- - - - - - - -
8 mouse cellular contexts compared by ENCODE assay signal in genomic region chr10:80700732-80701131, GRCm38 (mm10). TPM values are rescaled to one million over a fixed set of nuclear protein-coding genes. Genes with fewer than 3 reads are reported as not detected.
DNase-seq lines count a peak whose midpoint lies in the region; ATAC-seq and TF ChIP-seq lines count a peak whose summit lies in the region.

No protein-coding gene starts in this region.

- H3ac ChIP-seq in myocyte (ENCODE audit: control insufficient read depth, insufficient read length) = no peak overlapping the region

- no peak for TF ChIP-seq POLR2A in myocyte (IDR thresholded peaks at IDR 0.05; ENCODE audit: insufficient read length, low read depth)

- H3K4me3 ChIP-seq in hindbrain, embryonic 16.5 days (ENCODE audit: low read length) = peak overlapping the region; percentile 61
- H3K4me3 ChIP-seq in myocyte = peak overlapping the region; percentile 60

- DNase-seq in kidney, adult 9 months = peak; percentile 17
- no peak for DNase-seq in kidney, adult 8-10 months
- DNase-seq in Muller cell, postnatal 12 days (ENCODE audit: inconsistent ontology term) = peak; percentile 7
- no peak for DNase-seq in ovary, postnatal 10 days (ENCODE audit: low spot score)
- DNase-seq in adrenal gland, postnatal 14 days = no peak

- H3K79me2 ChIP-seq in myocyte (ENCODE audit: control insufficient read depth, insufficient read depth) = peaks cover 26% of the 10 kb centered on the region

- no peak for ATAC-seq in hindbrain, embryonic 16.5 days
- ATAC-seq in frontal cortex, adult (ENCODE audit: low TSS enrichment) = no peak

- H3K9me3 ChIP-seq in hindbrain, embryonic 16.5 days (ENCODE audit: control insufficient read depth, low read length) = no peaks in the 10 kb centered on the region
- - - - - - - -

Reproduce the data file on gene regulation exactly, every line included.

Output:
8 mouse cellular contexts compared by ENCODE assay signal in genomic region chr10:80700732-80701131, GRCm38 (mm10). TPM values are rescaled to one million over a fixed set of nuclear protein-coding genes. Genes with fewer than 3 reads are reported as not detected.
DNase-seq lines count a peak whose midpoint lies in the region; ATAC-seq and TF ChIP-seq lines count a peak whose summit lies in the region.

No protein-coding gene starts in this region.

- H3ac ChIP-seq in myocyte (ENCODE audit: control insufficient read depth, insufficient read length) = no peak overlapping the region

- no peak for TF ChIP-seq POLR2A in myocyte (IDR thresholded peaks at IDR 0.05; ENCODE audit: insufficient read length, low read depth)

- H3K4me3 ChIP-seq in hindbrain, embryonic 16.5 days (ENCODE audit: low read length) = peak overlapping the region; percentile 61
- H3K4me3 ChIP-seq in myocyte = peak overlapping the region; percentile 60

- DNase-seq in kidney, adult 9 months = peak; percentile 17
- no peak for DNase-seq in kidney, adult 8-10 months
- DNase-seq in Muller cell, postnatal 12 days (ENCODE audit: inconsistent ontology term) = peak; percentile 7
- no peak for DNase-seq in ovary, postnatal 10 days (ENCODE audit: low spot score)
- DNase-seq in adrenal gland, postnatal 14 days = no peak

- H3K79me2 ChIP-seq in myocyte (ENCODE audit: control insufficient read depth, insufficient read depth) = peaks cover 26% of the 10 kb centered on the region

- no peak for ATAC-seq in hindbrain, embryonic 16.5 days
- ATAC-seq in frontal cortex, adult (ENCODE audit: low TSS enrichment) = no peak

- H3K9me3 ChIP-seq in hindbrain, embryonic 16.5 days (ENCODE audit: control insufficient read depth, low read length) = no peaks in the 10 kb centered on the region